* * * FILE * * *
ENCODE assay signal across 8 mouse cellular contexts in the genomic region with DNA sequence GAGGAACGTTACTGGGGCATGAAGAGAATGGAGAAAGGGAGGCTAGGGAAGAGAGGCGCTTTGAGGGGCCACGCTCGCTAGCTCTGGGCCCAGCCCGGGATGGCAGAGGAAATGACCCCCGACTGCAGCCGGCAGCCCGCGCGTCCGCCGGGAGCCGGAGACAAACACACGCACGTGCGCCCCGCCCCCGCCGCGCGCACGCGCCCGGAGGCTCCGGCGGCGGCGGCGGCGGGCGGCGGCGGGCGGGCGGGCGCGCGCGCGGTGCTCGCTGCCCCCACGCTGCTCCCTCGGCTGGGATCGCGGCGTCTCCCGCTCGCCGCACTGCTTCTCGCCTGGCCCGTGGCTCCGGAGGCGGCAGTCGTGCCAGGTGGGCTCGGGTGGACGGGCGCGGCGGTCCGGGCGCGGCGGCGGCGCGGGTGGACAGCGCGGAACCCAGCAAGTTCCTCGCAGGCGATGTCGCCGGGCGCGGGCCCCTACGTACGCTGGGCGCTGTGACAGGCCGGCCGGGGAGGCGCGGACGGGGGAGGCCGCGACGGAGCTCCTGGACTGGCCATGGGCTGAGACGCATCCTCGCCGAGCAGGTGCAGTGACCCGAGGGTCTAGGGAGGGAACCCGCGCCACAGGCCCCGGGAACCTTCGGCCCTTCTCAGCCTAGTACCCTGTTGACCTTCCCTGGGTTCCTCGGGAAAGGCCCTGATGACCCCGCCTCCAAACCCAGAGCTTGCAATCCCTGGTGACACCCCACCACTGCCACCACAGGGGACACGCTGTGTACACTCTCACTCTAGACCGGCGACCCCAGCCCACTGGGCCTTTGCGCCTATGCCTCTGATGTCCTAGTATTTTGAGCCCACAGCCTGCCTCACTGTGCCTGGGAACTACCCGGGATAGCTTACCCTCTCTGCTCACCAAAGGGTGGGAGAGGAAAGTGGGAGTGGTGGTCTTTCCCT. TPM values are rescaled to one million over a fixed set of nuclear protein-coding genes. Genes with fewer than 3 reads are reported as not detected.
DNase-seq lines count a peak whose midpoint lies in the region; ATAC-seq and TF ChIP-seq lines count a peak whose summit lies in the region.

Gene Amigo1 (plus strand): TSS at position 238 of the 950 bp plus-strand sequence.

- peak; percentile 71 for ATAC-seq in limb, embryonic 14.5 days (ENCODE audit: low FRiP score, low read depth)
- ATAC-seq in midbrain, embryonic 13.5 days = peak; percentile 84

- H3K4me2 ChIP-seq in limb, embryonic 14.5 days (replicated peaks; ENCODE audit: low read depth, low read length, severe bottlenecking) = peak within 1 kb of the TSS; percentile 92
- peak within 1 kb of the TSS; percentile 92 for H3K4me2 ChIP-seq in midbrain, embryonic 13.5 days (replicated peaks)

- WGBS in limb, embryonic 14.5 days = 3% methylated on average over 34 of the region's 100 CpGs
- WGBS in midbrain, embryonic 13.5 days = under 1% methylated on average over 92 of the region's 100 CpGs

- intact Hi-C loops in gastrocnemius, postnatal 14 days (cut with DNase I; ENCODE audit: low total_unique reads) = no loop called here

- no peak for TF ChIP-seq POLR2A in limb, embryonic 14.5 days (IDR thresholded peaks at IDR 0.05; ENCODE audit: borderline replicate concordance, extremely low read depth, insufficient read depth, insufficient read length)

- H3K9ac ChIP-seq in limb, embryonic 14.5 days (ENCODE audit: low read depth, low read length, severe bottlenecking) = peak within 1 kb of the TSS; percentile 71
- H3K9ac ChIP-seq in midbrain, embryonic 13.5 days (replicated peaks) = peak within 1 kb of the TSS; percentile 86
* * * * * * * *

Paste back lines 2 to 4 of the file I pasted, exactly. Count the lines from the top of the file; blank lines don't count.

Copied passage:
DNase-seq lines count a peak whose midpoint lies in the region; ATAC-seq and TF ChIP-seq lines count a peak whose summit lies in the region.

Gene Amigo1 (plus strand): TSS at position 238 of the 950 bp plus-strand sequence.

- peak; percentile 71 for ATAC-seq in limb, embryonic 14.5 days (ENCODE audit: low FRiP score, low read depth)